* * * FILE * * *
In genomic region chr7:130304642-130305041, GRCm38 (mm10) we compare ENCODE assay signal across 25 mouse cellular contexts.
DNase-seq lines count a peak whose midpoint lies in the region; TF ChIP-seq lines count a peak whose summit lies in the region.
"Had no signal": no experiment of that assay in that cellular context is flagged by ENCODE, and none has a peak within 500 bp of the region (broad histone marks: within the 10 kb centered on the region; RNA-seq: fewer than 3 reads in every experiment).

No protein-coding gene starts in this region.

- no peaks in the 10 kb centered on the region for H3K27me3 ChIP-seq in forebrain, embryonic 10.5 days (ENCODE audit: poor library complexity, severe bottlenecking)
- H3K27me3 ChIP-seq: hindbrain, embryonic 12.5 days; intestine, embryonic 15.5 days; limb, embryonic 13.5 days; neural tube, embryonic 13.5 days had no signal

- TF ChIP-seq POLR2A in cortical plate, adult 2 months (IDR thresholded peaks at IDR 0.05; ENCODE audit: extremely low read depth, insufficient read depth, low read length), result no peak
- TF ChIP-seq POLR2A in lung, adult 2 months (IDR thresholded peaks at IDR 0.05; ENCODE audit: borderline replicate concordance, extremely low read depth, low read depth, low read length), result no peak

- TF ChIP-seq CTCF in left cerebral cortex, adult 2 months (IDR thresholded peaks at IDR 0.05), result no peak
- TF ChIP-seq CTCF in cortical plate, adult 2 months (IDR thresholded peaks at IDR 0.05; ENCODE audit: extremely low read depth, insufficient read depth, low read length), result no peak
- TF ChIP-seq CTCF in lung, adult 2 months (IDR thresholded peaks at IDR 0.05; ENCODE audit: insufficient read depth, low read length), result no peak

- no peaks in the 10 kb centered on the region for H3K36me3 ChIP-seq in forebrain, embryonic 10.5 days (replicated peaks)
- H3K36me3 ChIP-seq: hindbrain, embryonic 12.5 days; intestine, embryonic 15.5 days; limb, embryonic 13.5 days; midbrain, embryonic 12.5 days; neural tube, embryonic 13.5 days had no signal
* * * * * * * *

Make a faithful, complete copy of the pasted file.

In genomic region chr7:130304642-130305041, GRCm38 (mm10) we compare ENCODE assay signal across 25 mouse cellular contexts.
DNase-seq lines count a peak whose midpoint lies in the region; TF ChIP-seq lines count a peak whose summit lies in the region.
"Had no signal": no experiment of that assay in that cellular context is flagged by ENCODE, and none has a peak within 500 bp of the region (broad histone marks: within the 10 kb centered on the region; RNA-seq: fewer than 3 reads in every experiment).

No protein-coding gene starts in this region.

- no peaks in the 10 kb centered on the region for H3K27me3 ChIP-seq in forebrain, embryonic 10.5 days (ENCODE audit: poor library complexity, severe bottlenecking)
- H3K27me3 ChIP-seq: hindbrain, embryonic 12.5 days; intestine, embryonic 15.5 days; limb, embryonic 13.5 days; neural tube, embryonic 13.5 days had no signal

- TF ChIP-seq POLR2A in cortical plate, adult 2 months (IDR thresholded peaks at IDR 0.05; ENCODE audit: extremely low read depth, insufficient read depth, low read length), result no peak
- TF ChIP-seq POLR2A in lung, adult 2 months (IDR thresholded peaks at IDR 0.05; ENCODE audit: borderline replicate concordance, extremely low read depth, low read depth, low read length), result no peak

- TF ChIP-seq CTCF in left cerebral cortex, adult 2 months (IDR thresholded peaks at IDR 0.05), result no peak
- TF ChIP-seq CTCF in cortical plate, adult 2 months (IDR thresholded peaks at IDR 0.05; ENCODE audit: extremely low read depth, insufficient read depth, low read length), result no peak
- TF ChIP-seq CTCF in lung, adult 2 months (IDR thresholded peaks at IDR 0.05; ENCODE audit: insufficient read depth, low read length), result no peak

- no peaks in the 10 kb centered on the region for H3K36me3 ChIP-seq in forebrain, embryonic 10.5 days (replicated peaks)
- H3K36me3 ChIP-seq: hindbrain, embryonic 12.5 days; intestine, embryonic 15.5 days; limb, embryonic 13.5 days; midbrain, embryonic 12.5 days; neural tube, embryonic 13.5 days had no signal